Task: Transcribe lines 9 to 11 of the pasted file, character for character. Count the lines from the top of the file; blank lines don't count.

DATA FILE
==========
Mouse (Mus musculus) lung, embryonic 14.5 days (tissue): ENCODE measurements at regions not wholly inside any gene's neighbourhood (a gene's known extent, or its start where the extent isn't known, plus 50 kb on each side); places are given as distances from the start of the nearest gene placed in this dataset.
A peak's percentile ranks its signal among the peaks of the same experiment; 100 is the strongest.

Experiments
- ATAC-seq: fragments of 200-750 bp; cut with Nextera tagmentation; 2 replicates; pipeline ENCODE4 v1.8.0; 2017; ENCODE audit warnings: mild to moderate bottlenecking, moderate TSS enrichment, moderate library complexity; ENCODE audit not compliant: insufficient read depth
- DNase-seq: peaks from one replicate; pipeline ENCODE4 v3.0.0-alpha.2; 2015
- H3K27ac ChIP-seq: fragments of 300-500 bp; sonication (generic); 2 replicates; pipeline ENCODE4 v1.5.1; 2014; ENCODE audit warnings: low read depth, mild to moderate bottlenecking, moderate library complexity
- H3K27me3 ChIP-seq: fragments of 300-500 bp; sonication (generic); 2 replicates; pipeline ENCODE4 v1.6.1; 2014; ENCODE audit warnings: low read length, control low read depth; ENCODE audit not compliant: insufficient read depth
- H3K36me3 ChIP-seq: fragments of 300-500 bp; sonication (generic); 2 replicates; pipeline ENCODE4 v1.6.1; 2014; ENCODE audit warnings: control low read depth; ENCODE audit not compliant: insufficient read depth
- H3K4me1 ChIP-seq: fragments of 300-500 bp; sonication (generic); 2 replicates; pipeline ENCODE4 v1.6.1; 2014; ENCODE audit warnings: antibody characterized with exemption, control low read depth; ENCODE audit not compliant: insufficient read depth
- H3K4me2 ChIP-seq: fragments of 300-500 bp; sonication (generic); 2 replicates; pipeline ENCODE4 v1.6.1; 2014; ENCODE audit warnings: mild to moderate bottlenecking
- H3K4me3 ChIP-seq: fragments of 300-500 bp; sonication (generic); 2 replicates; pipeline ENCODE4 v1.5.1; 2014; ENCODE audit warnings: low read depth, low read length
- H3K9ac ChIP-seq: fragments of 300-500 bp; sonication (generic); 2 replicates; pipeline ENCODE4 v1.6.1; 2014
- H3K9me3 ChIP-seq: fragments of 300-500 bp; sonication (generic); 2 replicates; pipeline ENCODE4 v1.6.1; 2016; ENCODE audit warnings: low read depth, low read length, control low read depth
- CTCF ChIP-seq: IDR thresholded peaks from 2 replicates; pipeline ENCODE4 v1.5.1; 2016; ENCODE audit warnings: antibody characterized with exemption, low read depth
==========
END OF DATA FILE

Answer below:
- H3K4me1 ChIP-seq: fragments of 300-500 bp; sonication (generic); 2 replicates; pipeline ENCODE4 v1.6.1; 2014; ENCODE audit warnings: antibody characterized with exemption, control low read depth; ENCODE audit not compliant: insufficient read depth
- H3K4me2 ChIP-seq: fragments of 300-500 bp; sonication (generic); 2 replicates; pipeline ENCODE4 v1.6.1; 2014; ENCODE audit warnings: mild to moderate bottlenecking
- H3K4me3 ChIP-seq: fragments of 300-500 bp; sonication (generic); 2 replicates; pipeline ENCODE4 v1.5.1; 2014; ENCODE audit warnings: low read depth, low read length